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N Engl J Med. 2018 May 17;378(20):1865-1876. doi: 10.1056/NEJMoa1715274.

Inhaled Combined Budesonide-Formoterol as Needed in Mild Asthma.

Author information

1
From the Firestone Institute for Respiratory Health, St. Joseph's Healthcare and Department of Medicine, Michael G. DeGroote School of Medicine, McMaster University, Hamilton, ON (P.M.O.), and the Institute for Heart and Lung Health, University of British Columbia, Vancouver (J.M.F.) - both in Canada; the Division of Pulmonology, Department of Medicine, University of Cape Town, Cape Town, South Africa (E.D.B.); Airway Disease Section, National Heart and Lung Institute, Imperial College, London (P.J.B.); State Key Laboratory of Respiratory Diseases, First Affiliated Hospital, Guangzhou Medical University, Guangzhou, China (N.Z.); AstraZeneca Research and Development, Gothenburg, Sweden (C.K., C.J., S.I.); AstraZeneca Research and Development, Barcelona (R.L.); and Woolcock Institute of Medical Research, University of Sydney, Sydney (H.K.R.).

Abstract

BACKGROUND:

In patients with mild asthma, as-needed use of an inhaled glucocorticoid plus a fast-acting β2-agonist may be an alternative to conventional treatment strategies.

METHODS:

We conducted a 52-week, double-blind trial involving patients 12 years of age or older with mild asthma. Patients were randomly assigned to one of three regimens: twice-daily placebo plus terbutaline (0.5 mg) used as needed (terbutaline group), twice-daily placebo plus budesonide-formoterol (200 μg of budesonide and 6 μg of formoterol) used as needed (budesonide-formoterol group), or twice-daily budesonide (200 μg) plus terbutaline used as needed (budesonide maintenance group). The primary objective was to investigate the superiority of as-needed budesonide-formoterol to as-needed terbutaline with regard to electronically recorded weeks with well-controlled asthma.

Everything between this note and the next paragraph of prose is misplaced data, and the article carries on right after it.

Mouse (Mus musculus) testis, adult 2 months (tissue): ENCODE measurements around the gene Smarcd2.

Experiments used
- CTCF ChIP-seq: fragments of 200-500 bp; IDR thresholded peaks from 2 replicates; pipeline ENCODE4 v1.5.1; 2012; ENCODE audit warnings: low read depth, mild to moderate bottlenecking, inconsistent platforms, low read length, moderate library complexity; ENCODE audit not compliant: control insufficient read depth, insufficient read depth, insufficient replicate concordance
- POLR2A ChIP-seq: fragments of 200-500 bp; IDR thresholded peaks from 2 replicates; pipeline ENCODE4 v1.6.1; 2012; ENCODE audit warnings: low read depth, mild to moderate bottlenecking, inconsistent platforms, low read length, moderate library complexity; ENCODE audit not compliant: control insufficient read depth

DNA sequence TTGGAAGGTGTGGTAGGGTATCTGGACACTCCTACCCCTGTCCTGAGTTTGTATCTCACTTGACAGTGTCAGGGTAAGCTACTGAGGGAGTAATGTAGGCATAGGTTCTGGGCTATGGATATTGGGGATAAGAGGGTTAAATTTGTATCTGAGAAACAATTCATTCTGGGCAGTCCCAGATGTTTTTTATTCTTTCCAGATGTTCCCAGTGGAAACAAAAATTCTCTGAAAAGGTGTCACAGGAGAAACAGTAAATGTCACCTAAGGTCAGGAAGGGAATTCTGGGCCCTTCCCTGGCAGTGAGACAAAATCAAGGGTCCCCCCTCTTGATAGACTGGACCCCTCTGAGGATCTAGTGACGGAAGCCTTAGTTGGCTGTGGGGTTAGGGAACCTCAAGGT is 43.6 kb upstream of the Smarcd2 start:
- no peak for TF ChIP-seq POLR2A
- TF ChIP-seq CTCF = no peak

RESULTS:

A total of 3849 patients underwent randomization, and 3836 (1277 in the terbutaline group, 1277 in the budesonide-formoterol group, and 1282 in the budesonide maintenance group) were included in the full analysis and safety data sets. With respect to the mean percentage of weeks with well-controlled asthma per patient, budesonide-formoterol was superior to terbutaline (34.4% vs. 31.1% of weeks; odds ratio, 1.14; 95% confidence interval [CI], 1.00 to 1.30; P=0.046) but inferior to budesonide maintenance therapy (34.4% and 44.4%, respectively; odds ratio, 0.64; 95% CI, 0.57 to 0.73). The annual rate of severe exacerbations was 0.20 with terbutaline, 0.07 with budesonide-formoterol, and 0.09 with budesonide maintenance therapy; the rate ratio was 0.36 (95% CI, 0.27 to 0.49) for budesonide-formoterol versus terbutaline and 0.83 (95% CI, 0.59 to 1.16) for budesonide-formoterol versus budesonide maintenance therapy. The rate of adherence in the budesonide maintenance group was 78.9%. The median metered daily dose of inhaled glucocorticoid in the budesonide-formoterol group (57 μg) was 17% of the dose in the budesonide maintenance group (340 μg).

CONCLUSIONS:

In patients with mild asthma, as-needed budesonide-formoterol provided superior asthma-symptom control to as-needed terbutaline, assessed according to electronically recorded weeks with well-controlled asthma, but was inferior to budesonide maintenance therapy. Exacerbation rates with the two budesonide-containing regimens were similar and were lower than the rate with terbutaline. Budesonide-formoterol used as needed resulted in substantially lower glucocorticoid exposure than budesonide maintenance therapy. (Funded by AstraZeneca; SYGMA 1 ClinicalTrials.gov number, NCT02149199 .).

PMID:
29768149
DOI:
10.1056/NEJMoa1715274
[Indexed for MEDLINE]
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